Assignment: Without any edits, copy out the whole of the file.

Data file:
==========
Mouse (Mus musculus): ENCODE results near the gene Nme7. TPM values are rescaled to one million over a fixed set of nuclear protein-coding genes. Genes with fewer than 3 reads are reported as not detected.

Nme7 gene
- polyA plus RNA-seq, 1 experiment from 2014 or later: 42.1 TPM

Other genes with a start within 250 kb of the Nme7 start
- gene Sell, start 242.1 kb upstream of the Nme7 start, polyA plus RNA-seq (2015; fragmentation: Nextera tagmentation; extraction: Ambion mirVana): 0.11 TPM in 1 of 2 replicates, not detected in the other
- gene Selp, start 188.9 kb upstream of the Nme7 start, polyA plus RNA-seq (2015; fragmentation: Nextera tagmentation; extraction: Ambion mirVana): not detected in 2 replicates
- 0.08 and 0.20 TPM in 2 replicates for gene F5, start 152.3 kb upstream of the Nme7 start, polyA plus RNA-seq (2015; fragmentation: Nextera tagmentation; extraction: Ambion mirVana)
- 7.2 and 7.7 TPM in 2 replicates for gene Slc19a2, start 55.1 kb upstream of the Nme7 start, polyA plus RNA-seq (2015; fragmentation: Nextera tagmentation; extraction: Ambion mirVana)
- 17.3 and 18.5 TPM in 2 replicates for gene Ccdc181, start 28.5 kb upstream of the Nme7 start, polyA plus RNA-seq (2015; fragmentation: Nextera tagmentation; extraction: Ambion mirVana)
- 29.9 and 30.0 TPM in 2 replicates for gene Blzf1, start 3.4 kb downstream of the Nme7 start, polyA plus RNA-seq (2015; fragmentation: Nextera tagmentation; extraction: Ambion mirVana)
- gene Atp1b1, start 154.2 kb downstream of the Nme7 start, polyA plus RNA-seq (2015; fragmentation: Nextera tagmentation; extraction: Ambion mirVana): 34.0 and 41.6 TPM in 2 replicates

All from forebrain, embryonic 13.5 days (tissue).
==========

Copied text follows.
Mouse (Mus musculus): ENCODE results near the gene Nme7. TPM values are rescaled to one million over a fixed set of nuclear protein-coding genes. Genes with fewer than 3 reads are reported as not detected.

Nme7 gene
- polyA plus RNA-seq, 1 experiment from 2014 or later: 42.1 TPM

Other genes with a start within 250 kb of the Nme7 start
- gene Sell, start 242.1 kb upstream of the Nme7 start, polyA plus RNA-seq (2015; fragmentation: Nextera tagmentation; extraction: Ambion mirVana): 0.11 TPM in 1 of 2 replicates, not detected in the other
- gene Selp, start 188.9 kb upstream of the Nme7 start, polyA plus RNA-seq (2015; fragmentation: Nextera tagmentation; extraction: Ambion mirVana): not detected in 2 replicates
- 0.08 and 0.20 TPM in 2 replicates for gene F5, start 152.3 kb upstream of the Nme7 start, polyA plus RNA-seq (2015; fragmentation: Nextera tagmentation; extraction: Ambion mirVana)
- 7.2 and 7.7 TPM in 2 replicates for gene Slc19a2, start 55.1 kb upstream of the Nme7 start, polyA plus RNA-seq (2015; fragmentation: Nextera tagmentation; extraction: Ambion mirVana)
- 17.3 and 18.5 TPM in 2 replicates for gene Ccdc181, start 28.5 kb upstream of the Nme7 start, polyA plus RNA-seq (2015; fragmentation: Nextera tagmentation; extraction: Ambion mirVana)
- 29.9 and 30.0 TPM in 2 replicates for gene Blzf1, start 3.4 kb downstream of the Nme7 start, polyA plus RNA-seq (2015; fragmentation: Nextera tagmentation; extraction: Ambion mirVana)
- gene Atp1b1, start 154.2 kb downstream of the Nme7 start, polyA plus RNA-seq (2015; fragmentation: Nextera tagmentation; extraction: Ambion mirVana): 34.0 and 41.6 TPM in 2 replicates

All from forebrain, embryonic 13.5 days (tissue).